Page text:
Green Travel Guide to Zagori and Epirus Coast
Zagori is a little-known gem of a place in north west Greece. While many visitors to Greece fixate on the islands, it’s this wild, wooded region in the Pindos mountains that many Greeks treasure. It's spectacularly beautiful, with scenery in the Vikos-Aoös National Park like a lost world and many traditional stone villages. At the heart is the awesome Vikos Gorge, carved by the Voidomatis river over a half a million years. After the scenery, it’s the tranquility you notice: only 3,700 people live in Zagori’s 385 square-mile area. Escapism is guaranteed: mornings are soundtracked by birdsong and sheep bells; brown bears and chamois roam in the alpine meadows.
Film produced by Green Traveller Productions
Foreword by Christina Kalogera,
Director, GNTO UK & Ireland Office
Greece has been a sea and sun destination favourite for British holidaymakers for decades with the Greek islands and their many obvious attractions often grabbing the limelight. But Greece has much more to offer. Many of the mainland destinations still remain undiscovered despite the fact that they are just as welcoming, just as beautiful and have as many cultural and historic attractions.
Zagori within the region of Epirus has one of the most dramatic terrains in Greece and is one of the most sought after destinations for adventure seekers and nature lovers alike. Pack your rafting gear and head for Voidomatis River and explore the stunning Vikos Gorge. Visitors can walk through the cobbled streets of the 46 stone-built Zagori villages and go mushroom picking in nearby oak and fir tree forests, while culture lovers can travel through time at the Dodoni and Nekromanteion archaeological sites.
The combination of the pretty Epirus coastline with its mesmerising white sand beaches along the Ionian Sea with the rugged, lush mountainous landscape of the Zagori creates a striking backdrop for holidaymakers looking for something completely different.
This Green Traveller’s Guide to Zagori and the Epirus Coast gives us a fantastic opportunity to showcase another mainland gem of our country.
For more information go to: visitgreece.gr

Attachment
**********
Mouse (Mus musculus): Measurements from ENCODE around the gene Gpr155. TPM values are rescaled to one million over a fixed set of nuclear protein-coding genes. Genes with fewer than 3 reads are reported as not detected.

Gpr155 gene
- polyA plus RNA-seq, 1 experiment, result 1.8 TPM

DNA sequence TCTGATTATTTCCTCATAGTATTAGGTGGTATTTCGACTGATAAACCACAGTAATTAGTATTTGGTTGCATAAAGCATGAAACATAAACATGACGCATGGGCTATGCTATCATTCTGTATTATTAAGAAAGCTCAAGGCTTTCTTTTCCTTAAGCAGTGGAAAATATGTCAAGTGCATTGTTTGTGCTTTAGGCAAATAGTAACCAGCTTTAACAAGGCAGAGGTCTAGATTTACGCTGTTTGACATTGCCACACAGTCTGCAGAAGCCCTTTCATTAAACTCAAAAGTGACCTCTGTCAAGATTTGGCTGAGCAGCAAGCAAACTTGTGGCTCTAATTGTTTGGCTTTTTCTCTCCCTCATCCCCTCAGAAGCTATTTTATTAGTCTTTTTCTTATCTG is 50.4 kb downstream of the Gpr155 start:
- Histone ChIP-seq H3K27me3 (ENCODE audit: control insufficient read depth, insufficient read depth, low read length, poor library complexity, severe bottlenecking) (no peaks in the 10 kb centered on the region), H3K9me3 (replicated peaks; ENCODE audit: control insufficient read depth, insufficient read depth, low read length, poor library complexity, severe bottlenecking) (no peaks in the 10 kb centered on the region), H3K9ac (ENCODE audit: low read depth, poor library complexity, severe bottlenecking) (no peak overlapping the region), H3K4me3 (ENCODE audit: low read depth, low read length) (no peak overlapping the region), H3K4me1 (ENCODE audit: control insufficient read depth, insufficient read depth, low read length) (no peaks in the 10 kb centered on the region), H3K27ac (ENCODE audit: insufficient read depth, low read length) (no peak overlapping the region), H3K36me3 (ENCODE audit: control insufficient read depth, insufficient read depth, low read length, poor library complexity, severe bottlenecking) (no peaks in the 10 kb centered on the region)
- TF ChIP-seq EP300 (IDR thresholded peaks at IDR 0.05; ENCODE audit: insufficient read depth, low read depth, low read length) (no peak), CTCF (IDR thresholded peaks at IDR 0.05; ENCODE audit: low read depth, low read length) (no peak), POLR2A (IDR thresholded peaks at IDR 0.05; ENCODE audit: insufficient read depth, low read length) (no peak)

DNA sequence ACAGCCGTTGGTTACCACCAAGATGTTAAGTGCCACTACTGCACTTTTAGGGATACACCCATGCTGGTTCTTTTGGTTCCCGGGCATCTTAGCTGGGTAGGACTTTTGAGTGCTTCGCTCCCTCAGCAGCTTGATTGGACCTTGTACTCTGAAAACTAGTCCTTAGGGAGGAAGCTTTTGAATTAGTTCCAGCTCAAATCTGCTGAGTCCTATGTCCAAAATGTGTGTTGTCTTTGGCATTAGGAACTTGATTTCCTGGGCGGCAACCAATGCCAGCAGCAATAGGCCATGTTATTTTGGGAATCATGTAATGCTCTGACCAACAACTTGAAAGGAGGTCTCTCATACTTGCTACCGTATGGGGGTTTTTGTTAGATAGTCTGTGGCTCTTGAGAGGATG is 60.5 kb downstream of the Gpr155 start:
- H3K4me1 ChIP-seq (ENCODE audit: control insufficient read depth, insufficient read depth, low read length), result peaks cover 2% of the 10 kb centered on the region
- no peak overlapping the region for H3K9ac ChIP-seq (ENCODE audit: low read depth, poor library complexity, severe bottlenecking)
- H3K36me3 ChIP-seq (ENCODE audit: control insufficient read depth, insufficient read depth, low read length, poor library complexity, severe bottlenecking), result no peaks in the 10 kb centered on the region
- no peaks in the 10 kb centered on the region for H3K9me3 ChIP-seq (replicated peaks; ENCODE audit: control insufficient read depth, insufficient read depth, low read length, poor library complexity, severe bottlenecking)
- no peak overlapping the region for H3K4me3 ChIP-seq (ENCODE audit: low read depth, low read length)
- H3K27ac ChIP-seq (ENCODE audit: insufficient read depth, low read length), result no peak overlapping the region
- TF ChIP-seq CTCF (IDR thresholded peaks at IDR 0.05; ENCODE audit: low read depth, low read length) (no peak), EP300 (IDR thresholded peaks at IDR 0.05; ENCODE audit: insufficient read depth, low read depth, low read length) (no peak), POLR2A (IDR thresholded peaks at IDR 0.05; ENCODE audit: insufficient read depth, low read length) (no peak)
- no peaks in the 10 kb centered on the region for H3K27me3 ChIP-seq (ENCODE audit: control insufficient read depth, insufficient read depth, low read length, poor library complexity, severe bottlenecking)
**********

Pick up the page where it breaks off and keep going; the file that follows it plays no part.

What our writer discovered in Zagori and Epirus Coast
Zagori is a little-known gem of a place in north west Greece. While many visitors to Greece fixate on the islands, it’s this wild, wooded region in the Pindos mountains that many Greeks treasure. It's spectacularly beautiful, with scenery in the Vikos-Aoös National Park like a lost world and many traditional stone villages.
At the heart is the awesome Vikos Gorge, carved by the Voidomatis river over a half a million years. After the scenery, it’s the tranquility you notice: only 3,700 people live in Zagori’s 385 square-mile area. Escapism is guaranteed: mornings are soundtracked by birdsong and sheep bells; brown bears and chamois roam in the alpine meadows.
Stay, Eat, See & Do
Our pick of places across Zagori and Epirus Coast
Google Map Key:
Click on the coloured icons for more information about each listing
Green = Places to stay; Blue = Places to eat; Yellow = Attractions; Purple = Activities
Click on the square brackets top right of map to reveal expanded map
How to travel to Zagori and Epirus Coast
Getting to Zagori: Ioannina, in southwest Zagori, is the main transport hub serving the Zagori area and there are buses to the town from most major towns and cities in the country, whether direct or indirect. There are various onward bus routes to the various Zagori villages.
From Athens: KTEL buses operate regular services from Athens to Ioannina every 90 minutes or so at 6.30, 8.30, 11.00. 13.00, 15.30, 17.00, and 22.30. There are fewer services on Saturday and Sunday. The journey time is approximately 7 hours.
From Thessaloniki: If you're travelling from Thessaloniki, KTEL run fairly regular services buses to Ioannina leaving every few hours between 8am and 20.30, with a journey time of about 3.5hrs.
Onward travel to Zagori: If you are planning explore Zagori and its 45 traditional villages, there are buses that run from Ioannina into the heart of the region. This is, however, a very mountainous region with limited public transport but with a little planning it should be possible to travel to your destination without a car.
Getting to Greece from the UK: It is possible to travel to Greece from the UK without flying; by train via Bari in Italy, then by ferry to either Patras or Igoumenitsa on mainland Greece, see: seat61.com/greece. By plane: there are direct flights from the UK to Athens and Thessaloniki year round, and flights to Aktion near Preveza during the summer months.
To compare carbon emissions, see: Transport Carbon Emissions Data
Getting to the Epirus Coast: The busy town of Preveza, to the south of the region, is the largest town in the area. There are various bus and train options from both Athens and Thessaloniki, depending on how long you've got and whether you want to break the journey up.
From Athens: By train and bus: the twice-daily train will get you as far as Patras (3hrs), about 250km west of the capital; from there you can pick up a bus to continue on to Preveza (2hrs 40mins). By bus: KTEL run direct services to Preveza every four hours from Athens, with a journey time of around 6hrs.
From Thessaloniki: KTEL run direct buses to Preveza twice a day (5hrs). By train and bus: take the hourly train as far as Larissa (1.5hrs), then change at Arta to continue on to Preveza (4hrs).
Onward travel to the Epirus Coast: There are buses from Preveza to various points along the Epirus Coast, as well as further inland, although services are limited and infrequent.
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